DigVentures has launched a campaign to collect funding for a major excavation through a web-based mircofunding scheme. This may prove to be one of the ways in the future to collect funding, not only for sites as famous and important as Flag Fen, but also at the local level. The reason for their excavation permit is that extensive drainage and climate change threaten to destroy and dry the waterlogged remains. The same problem is evident at Star Carr where the recent developments did raise a fervent discussion.
Before I looked at the project any more carefully I was just left wondering – no matter how marvellous and world-class Flag Fen is – if a full-on wet excavation is the optimum vehicle for engaging non-professionals with a new venture and taking money for it... I would have personally started with something dry but similarly fabulous. A week’s participation at the excavations at the site will cost £450 with a half-board. At this level of engagement the Venturer is given a promise of an assessment of his/hers field skills at the end of the experience and a further promise of giving him/her the confidence to use archaeological skills in the future. A full field school will cost £1300 and the Venturer is promised DVIP master classes, evening lectures and training. The day diggers are not promised the same level of training even if every day includes an induction. DigVentures suggests that this excavation is one of the best field schools out there and that seasoned pros would trade their favourite trowel for this opportunity.
It turned out that DigVentures had ended up selecting a dry-land pit alignment excavation for the Venturers to start with. The waterlogged remains will be only testpitted in order to observe their current condition. The funding target for this initial phase is set at £25,000 and the project and its appeal has managed to raise over £8,000 so far. However, partly crowd-funded projects are archaeological reality and especially American archaeology students pay for their field schools. Public excavations world-wide cost money for the participants and volunteer excavations are fully funded by the volunteers. In addition, in the days of pre-commercial archaeology many people worked for free in order to gain experience. The microfunding strategies are already used in some archaeological projects (see e.g. ArchNews 2/2/2011 and The Meander Project). The combination of a famous site, social networking, the use of charity fund raising sites and archaeological training sounds in principal exciting. DigVentures is promoted as a social enterprise dedicated to funding sustainable archaeology projects but even if microfunding route should be explored properly one has to be careful that in the future archaeology will not priced out of the grasp of normal people. Microfunding will probably give professional archaeologists more opportunities for paid work in the coming years but one has to wish that not all public involvement in archaeology will be against payment.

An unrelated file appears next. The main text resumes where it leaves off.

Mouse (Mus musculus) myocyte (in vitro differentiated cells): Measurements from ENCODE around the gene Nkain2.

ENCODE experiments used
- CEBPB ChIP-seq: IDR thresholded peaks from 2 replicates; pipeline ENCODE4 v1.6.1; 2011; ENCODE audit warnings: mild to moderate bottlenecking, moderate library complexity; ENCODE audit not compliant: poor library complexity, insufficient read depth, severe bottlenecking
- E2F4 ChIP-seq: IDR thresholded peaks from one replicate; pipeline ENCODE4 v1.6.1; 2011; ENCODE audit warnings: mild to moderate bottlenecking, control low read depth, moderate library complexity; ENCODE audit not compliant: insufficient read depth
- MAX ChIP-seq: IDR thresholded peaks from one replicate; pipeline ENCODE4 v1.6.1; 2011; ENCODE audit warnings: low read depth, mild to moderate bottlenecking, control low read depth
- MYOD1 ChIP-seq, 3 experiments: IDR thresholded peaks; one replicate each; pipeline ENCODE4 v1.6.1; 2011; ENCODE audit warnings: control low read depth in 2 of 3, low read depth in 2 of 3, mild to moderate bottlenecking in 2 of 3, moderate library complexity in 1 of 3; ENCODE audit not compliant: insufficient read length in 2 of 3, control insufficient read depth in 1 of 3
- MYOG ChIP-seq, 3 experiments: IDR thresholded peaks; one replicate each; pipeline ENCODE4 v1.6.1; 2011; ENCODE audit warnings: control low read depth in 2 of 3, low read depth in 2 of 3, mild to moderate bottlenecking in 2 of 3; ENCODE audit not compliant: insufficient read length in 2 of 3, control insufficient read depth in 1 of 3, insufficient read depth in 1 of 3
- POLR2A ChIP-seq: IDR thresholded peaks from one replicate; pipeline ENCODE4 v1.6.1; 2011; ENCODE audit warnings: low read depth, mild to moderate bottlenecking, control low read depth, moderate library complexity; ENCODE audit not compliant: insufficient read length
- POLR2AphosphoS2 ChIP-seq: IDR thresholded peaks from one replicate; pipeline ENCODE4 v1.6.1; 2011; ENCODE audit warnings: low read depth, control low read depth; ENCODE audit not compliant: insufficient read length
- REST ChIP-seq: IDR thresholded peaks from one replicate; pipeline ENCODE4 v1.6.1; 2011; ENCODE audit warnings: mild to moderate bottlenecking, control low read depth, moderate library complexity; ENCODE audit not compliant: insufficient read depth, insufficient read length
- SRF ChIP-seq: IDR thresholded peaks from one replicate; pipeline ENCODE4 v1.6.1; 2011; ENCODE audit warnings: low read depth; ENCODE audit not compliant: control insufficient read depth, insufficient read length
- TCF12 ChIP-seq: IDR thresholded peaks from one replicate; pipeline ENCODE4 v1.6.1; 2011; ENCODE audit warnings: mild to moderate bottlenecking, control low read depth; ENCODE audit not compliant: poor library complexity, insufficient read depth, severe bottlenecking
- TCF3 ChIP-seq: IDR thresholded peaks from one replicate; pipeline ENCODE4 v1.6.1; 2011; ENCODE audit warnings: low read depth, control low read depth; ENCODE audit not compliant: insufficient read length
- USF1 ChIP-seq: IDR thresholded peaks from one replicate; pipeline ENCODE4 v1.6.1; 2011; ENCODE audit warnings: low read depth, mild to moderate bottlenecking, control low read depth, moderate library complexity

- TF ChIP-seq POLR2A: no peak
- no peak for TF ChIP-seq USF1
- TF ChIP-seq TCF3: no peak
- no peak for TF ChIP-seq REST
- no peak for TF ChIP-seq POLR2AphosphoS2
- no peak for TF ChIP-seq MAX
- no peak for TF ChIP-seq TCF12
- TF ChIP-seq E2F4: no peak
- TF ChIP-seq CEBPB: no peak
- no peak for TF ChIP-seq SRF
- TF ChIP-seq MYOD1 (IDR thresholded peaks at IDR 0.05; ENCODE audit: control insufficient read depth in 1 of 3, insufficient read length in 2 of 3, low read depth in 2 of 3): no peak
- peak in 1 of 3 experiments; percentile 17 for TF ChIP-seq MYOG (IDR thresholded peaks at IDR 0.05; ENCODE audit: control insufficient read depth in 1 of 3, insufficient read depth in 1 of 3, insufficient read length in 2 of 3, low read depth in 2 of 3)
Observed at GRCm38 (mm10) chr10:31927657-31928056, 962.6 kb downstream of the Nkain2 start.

The Flag Fen Trust ran the Flag Fen Centre but run out of funds a couple of years ago. As a charity they needed continuous donations in order to continue keeping its exhibition centre open and conserving wooden remains. The council stepped in and the centre is now run by a charity called Vivacity that runs all council facilities in Peterborough. The Trust also organised events and introduced volunteers and members of public to archaeology and fieldwork. Therefore, this new project is a natural continuation of that work. The talks, given by a series of famous archaeologists on the impressive DVIP lecturer list, are open to public against the entrance fee of £5. The ‘big society’, the emphasis on charitable donations as a funding source for art and heritage and the cuts in the public sector will make this type of ventures more common place in the future. This is a natural step for Flag Fen and if it will lead to the digitalisation of the remaining Flag Fen archive it will be a step for good.
Digging the Dirt, Brendon Wilkins’ blog
Flag Fen Bronze Age Centre